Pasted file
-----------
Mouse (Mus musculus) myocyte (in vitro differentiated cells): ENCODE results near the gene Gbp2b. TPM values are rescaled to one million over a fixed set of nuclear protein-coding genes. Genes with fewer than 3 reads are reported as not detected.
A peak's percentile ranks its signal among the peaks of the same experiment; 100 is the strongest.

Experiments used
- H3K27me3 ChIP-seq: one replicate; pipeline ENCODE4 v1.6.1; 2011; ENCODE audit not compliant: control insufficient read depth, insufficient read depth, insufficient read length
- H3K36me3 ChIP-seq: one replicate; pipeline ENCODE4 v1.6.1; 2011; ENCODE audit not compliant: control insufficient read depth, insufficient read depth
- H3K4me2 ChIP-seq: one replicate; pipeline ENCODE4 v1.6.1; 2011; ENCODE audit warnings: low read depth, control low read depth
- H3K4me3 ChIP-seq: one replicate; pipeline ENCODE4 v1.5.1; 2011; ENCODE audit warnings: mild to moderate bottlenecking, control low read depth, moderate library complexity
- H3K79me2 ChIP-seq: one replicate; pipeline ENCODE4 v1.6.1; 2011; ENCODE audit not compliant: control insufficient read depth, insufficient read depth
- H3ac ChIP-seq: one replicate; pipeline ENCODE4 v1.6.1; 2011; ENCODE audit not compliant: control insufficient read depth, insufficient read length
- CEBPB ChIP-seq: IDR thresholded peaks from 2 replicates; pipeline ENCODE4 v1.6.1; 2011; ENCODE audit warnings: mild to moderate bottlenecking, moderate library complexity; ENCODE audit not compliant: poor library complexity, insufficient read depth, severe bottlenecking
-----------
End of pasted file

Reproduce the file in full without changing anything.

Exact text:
Mouse (Mus musculus) myocyte (in vitro differentiated cells): ENCODE results near the gene Gbp2b. TPM values are rescaled to one million over a fixed set of nuclear protein-coding genes. Genes with fewer than 3 reads are reported as not detected.
A peak's percentile ranks its signal among the peaks of the same experiment; 100 is the strongest.

Experiments used
- H3K27me3 ChIP-seq: one replicate; pipeline ENCODE4 v1.6.1; 2011; ENCODE audit not compliant: control insufficient read depth, insufficient read depth, insufficient read length
- H3K36me3 ChIP-seq: one replicate; pipeline ENCODE4 v1.6.1; 2011; ENCODE audit not compliant: control insufficient read depth, insufficient read depth
- H3K4me2 ChIP-seq: one replicate; pipeline ENCODE4 v1.6.1; 2011; ENCODE audit warnings: low read depth, control low read depth
- H3K4me3 ChIP-seq: one replicate; pipeline ENCODE4 v1.5.1; 2011; ENCODE audit warnings: mild to moderate bottlenecking, control low read depth, moderate library complexity
- H3K79me2 ChIP-seq: one replicate; pipeline ENCODE4 v1.6.1; 2011; ENCODE audit not compliant: control insufficient read depth, insufficient read depth
- H3ac ChIP-seq: one replicate; pipeline ENCODE4 v1.6.1; 2011; ENCODE audit not compliant: control insufficient read depth, insufficient read length
- CEBPB ChIP-seq: IDR thresholded peaks from 2 replicates; pipeline ENCODE4 v1.6.1; 2011; ENCODE audit warnings: mild to moderate bottlenecking, moderate library complexity; ENCODE audit not compliant: poor library complexity, insufficient read depth, severe bottlenecking